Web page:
"As long as the dynamic forces exist, those who dream of dividing Turkey will wake up to a nightmare," Büyükanýt told a meeting of Turks living in the United States during a visit.
"They will get their lesson. We must have faith in this. No one can dare to divide Turkey." Büyükanýt did not name any specific sources threatening the division of Turkey but his comments were interpreted as targeting the outlawed Kurdistan Workers' Party (PKK) and Iraqi Kurds. The PKK has bases in the mountains of northern Iraq and Turkey is pressing the United States and Iraq to take measures to deal with the problem.
The government has recently intensified it rhetoric, saying Turkey might consider a cross-border operation into Iraq if its demands for action against the PKK go unheeded.
Ankara is also worried about the fate of Kirkuk, the disputed oil-rich city in northern Iraq which is home to an ethnically-mixed population of Turkmens, Kurds and Arabs. Turkish officials say a referendum on status of the city, slated for the end of this year, should be postponed because Kurds have migrated to the city over the past few years in what Ankara sees as a systematic effort to change the demographic structure of Kirkuk ahead of the vote.
Büyükanýt said the problems of the PKK presence in Iraq and the issue of protecting Iraq's territorial integrity were interrelated. He added Turkey should go ahead with a "consistent and future-looking" policy while it deals with those problems.
The top military commander was expected to raise Turkey's concerns with the situation in Iraq in talks with US Vice President Dick Cheney and Stephen Hadley, the national security advisor for President George W. Bush.
Büyükanýt's visit to the United States comes just days after Foreign Minister Abdullah Gül voiced Turkish concerns during a week-long visit. The United States has appointed a special envoy in charge of coordinating US efforts to counter the PKK threat, but Prime Minister Recep Tayyip Erdoðan expressed unease about the measure, saying it has not produced visible outcomes.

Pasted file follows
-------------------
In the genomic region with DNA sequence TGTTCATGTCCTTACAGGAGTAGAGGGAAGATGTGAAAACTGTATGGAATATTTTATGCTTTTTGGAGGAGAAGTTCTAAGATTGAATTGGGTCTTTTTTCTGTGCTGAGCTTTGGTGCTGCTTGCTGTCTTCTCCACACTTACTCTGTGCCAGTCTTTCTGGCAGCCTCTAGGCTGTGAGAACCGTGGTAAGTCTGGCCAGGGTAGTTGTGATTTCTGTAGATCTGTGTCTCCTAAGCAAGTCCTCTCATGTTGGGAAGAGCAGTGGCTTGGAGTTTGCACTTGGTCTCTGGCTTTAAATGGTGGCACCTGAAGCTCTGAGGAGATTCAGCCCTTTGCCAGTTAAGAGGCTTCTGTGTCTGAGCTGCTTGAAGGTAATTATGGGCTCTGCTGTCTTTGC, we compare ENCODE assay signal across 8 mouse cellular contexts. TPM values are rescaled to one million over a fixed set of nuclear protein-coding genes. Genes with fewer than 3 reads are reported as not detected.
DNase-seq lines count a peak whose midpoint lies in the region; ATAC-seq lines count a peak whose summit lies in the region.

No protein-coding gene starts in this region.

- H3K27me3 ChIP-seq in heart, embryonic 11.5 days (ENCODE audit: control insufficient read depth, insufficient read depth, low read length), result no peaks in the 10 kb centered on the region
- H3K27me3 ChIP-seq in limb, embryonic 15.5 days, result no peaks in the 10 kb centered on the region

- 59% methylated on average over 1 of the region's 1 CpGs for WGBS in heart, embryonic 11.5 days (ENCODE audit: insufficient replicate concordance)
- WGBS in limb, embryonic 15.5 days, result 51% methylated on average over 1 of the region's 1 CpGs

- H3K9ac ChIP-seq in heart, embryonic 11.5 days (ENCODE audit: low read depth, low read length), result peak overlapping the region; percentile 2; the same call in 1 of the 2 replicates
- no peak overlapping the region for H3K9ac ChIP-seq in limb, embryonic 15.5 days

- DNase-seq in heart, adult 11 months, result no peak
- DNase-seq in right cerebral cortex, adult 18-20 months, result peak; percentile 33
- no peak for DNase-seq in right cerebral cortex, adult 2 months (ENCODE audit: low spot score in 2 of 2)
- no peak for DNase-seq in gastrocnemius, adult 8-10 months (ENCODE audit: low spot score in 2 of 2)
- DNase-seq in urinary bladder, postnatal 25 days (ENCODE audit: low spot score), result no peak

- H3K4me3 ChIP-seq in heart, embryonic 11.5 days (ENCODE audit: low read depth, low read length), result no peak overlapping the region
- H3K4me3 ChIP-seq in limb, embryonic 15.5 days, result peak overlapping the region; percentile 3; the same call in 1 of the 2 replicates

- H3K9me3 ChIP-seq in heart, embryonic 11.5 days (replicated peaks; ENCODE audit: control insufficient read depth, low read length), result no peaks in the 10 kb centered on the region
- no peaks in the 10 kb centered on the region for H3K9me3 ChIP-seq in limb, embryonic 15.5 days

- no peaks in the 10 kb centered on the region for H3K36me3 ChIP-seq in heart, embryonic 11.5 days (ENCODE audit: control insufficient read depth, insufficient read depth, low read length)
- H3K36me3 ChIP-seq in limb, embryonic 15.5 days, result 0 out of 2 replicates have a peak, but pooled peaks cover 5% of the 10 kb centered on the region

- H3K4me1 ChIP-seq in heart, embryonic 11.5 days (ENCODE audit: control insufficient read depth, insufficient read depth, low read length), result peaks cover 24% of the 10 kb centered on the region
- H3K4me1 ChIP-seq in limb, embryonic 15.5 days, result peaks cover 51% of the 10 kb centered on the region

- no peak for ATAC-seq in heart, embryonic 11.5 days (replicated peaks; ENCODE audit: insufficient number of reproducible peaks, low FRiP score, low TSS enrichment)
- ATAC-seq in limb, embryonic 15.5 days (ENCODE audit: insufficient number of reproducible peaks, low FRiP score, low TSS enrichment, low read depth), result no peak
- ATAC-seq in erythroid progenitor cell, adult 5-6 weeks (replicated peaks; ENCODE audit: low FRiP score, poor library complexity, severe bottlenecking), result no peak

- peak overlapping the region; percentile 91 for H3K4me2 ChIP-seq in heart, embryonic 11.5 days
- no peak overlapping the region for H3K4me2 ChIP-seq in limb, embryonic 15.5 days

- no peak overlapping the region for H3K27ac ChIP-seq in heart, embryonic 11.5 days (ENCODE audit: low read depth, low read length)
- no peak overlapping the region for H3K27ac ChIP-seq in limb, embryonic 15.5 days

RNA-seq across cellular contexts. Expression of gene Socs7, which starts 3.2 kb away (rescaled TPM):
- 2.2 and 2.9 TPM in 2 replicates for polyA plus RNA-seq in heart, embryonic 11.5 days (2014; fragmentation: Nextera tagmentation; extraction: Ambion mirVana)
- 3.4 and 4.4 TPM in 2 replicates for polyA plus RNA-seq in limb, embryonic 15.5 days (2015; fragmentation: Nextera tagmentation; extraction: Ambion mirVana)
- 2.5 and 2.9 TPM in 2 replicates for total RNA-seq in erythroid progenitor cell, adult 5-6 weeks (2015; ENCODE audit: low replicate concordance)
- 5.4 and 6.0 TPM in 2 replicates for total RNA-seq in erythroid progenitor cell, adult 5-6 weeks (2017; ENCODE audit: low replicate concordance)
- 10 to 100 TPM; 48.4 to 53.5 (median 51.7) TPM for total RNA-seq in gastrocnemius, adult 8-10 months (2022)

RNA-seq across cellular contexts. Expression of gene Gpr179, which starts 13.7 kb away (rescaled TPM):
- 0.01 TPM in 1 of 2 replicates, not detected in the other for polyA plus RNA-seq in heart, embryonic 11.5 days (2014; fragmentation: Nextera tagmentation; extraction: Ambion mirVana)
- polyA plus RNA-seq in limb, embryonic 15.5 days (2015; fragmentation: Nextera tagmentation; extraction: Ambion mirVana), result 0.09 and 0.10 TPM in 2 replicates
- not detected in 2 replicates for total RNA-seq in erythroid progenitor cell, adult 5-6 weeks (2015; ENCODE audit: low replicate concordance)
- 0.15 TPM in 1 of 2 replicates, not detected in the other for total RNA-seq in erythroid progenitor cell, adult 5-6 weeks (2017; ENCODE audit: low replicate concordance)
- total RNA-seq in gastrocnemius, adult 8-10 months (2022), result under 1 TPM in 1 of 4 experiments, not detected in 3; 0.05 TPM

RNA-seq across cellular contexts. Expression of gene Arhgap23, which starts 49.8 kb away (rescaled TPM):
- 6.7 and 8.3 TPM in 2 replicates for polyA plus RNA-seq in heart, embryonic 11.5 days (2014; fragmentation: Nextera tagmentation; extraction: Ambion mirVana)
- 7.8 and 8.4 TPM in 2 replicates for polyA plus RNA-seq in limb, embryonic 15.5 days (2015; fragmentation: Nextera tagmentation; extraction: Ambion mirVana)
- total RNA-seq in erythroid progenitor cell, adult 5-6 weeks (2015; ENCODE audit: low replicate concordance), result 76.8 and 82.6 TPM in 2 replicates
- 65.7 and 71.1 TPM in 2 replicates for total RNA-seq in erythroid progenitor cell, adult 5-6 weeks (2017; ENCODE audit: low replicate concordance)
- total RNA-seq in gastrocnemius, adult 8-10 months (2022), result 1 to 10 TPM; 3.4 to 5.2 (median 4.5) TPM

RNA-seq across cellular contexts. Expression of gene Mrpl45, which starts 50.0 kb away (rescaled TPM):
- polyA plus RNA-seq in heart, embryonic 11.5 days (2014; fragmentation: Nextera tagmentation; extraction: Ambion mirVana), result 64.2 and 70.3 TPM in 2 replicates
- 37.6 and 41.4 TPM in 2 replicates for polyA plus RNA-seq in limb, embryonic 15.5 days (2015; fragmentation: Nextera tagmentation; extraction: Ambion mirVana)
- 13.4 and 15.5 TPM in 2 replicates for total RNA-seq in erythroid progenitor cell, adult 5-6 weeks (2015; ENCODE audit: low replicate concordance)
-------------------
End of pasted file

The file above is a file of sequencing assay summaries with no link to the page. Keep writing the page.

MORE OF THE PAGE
In a speech frequently interrupted by cheers, Büyükanýt also reiterated that Turkey was faced with serious problems and threats stemming from instability in its region, citing the volatile situation in Iraq, the Caucasus and Cyprus.
"As I said before, the Republic of Turkey has never faced threats, risks and difficulties of this magnitude since 1923," the date of the republic's founding, said Büyükanýt. "Turkey has never had that many problems at the same time since its founding."
He urged the nation not to lose faith. "We have fears that we need to overcome. Who can divide Turkey?" he said.
He also said Turkish democracy and secularism would remain intact. "Turkey is a democratic, secular and unified state. There is and will be no power that can change this."
Büyükanýt is also expected to raise the issue of an Armenian resolution in the US Congress in his talks with US officials. The House of Representatives is expected to vote on the resolution soon which urges the US administration to recognize Armenian genocide claims.
He said the resolution saddened Turkey but added that he would not start a "polemic" by pledging retaliation. "We as the Turkish Armed Forces do not talk like that. We work together with the United States," he said. "But I believe the citizens of the United States would avoid moves that would hurt Turkey."
Today's ZamanGüncelleme Tarihi: 20 Eylül 2018, 18:16